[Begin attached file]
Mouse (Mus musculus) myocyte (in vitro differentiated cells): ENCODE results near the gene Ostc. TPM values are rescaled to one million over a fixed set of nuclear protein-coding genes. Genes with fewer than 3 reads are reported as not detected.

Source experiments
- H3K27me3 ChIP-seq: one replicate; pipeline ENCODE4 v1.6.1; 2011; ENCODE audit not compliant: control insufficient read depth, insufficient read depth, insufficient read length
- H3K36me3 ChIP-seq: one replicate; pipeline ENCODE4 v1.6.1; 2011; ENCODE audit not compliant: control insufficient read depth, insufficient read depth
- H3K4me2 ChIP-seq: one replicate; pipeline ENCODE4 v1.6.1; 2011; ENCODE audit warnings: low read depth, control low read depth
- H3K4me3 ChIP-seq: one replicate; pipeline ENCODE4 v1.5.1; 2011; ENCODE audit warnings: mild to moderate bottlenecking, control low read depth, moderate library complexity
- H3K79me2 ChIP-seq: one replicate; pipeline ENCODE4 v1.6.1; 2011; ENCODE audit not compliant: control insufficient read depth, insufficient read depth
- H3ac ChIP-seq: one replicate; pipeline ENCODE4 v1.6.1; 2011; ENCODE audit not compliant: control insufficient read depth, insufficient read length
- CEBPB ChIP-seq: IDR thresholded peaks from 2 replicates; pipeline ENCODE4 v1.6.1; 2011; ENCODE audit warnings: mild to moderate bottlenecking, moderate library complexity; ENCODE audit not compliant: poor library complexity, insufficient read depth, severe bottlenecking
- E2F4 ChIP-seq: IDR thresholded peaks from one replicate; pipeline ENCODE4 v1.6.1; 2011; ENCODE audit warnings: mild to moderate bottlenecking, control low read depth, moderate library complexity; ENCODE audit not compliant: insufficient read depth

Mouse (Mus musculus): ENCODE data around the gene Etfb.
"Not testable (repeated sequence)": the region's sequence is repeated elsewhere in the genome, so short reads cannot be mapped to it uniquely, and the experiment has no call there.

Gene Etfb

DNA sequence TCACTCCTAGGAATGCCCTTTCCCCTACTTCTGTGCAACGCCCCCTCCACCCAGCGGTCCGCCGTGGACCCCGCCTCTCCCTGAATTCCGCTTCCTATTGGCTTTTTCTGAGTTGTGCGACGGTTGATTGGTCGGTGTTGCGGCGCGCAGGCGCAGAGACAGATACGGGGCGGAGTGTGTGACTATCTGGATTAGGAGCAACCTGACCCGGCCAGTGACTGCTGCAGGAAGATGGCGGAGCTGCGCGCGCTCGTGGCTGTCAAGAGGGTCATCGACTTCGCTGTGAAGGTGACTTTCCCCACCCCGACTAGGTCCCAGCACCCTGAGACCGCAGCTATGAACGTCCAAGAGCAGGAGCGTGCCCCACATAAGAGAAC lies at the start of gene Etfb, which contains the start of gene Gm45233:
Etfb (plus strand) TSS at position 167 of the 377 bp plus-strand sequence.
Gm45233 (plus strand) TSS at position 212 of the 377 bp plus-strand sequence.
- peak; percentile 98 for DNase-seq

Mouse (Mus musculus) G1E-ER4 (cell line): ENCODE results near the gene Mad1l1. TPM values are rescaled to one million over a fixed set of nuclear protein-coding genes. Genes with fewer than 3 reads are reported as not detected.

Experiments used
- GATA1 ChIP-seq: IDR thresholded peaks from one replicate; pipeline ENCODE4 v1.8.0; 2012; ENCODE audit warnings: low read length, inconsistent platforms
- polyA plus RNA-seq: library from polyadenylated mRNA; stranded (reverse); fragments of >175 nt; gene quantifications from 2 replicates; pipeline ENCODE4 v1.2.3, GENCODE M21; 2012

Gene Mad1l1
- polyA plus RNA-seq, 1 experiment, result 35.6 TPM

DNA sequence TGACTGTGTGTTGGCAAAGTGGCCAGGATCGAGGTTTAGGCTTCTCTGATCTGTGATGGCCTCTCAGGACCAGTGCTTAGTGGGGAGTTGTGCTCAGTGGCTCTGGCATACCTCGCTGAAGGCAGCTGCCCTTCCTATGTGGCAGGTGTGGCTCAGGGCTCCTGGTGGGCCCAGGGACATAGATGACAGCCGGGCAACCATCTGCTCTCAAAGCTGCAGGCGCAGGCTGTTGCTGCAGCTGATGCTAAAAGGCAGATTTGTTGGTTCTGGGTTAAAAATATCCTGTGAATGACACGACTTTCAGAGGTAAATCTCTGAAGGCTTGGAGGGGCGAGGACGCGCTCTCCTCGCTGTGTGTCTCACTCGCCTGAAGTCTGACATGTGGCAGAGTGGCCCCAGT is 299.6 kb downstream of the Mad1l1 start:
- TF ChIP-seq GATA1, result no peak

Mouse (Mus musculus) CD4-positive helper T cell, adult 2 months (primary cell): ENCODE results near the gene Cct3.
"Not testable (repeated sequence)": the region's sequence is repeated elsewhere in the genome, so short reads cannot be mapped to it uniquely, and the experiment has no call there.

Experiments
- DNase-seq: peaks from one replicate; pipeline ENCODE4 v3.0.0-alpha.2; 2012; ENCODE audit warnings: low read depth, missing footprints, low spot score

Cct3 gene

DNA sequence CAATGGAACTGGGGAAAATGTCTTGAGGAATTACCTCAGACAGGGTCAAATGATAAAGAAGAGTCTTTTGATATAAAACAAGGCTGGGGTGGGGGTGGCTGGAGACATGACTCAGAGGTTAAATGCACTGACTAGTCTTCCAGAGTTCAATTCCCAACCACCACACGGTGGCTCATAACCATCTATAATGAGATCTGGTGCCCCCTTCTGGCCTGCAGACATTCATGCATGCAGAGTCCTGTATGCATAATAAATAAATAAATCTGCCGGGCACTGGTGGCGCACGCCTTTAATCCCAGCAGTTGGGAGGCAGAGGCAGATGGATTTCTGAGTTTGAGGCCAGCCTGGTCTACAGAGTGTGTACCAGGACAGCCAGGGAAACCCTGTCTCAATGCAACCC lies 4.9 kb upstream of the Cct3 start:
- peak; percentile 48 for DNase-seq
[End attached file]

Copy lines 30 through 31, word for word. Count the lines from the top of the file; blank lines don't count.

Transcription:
Cct3 gene

DNA sequence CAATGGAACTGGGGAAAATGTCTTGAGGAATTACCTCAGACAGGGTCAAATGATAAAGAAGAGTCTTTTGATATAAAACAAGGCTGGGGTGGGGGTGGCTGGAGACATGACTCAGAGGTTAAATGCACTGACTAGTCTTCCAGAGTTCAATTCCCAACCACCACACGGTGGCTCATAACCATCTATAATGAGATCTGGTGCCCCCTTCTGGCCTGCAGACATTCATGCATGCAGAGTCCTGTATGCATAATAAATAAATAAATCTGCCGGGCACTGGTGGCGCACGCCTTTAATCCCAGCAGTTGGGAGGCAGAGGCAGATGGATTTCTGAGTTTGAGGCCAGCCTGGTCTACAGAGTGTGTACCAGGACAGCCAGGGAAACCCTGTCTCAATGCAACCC lies 4.9 kb upstream of the Cct3 start: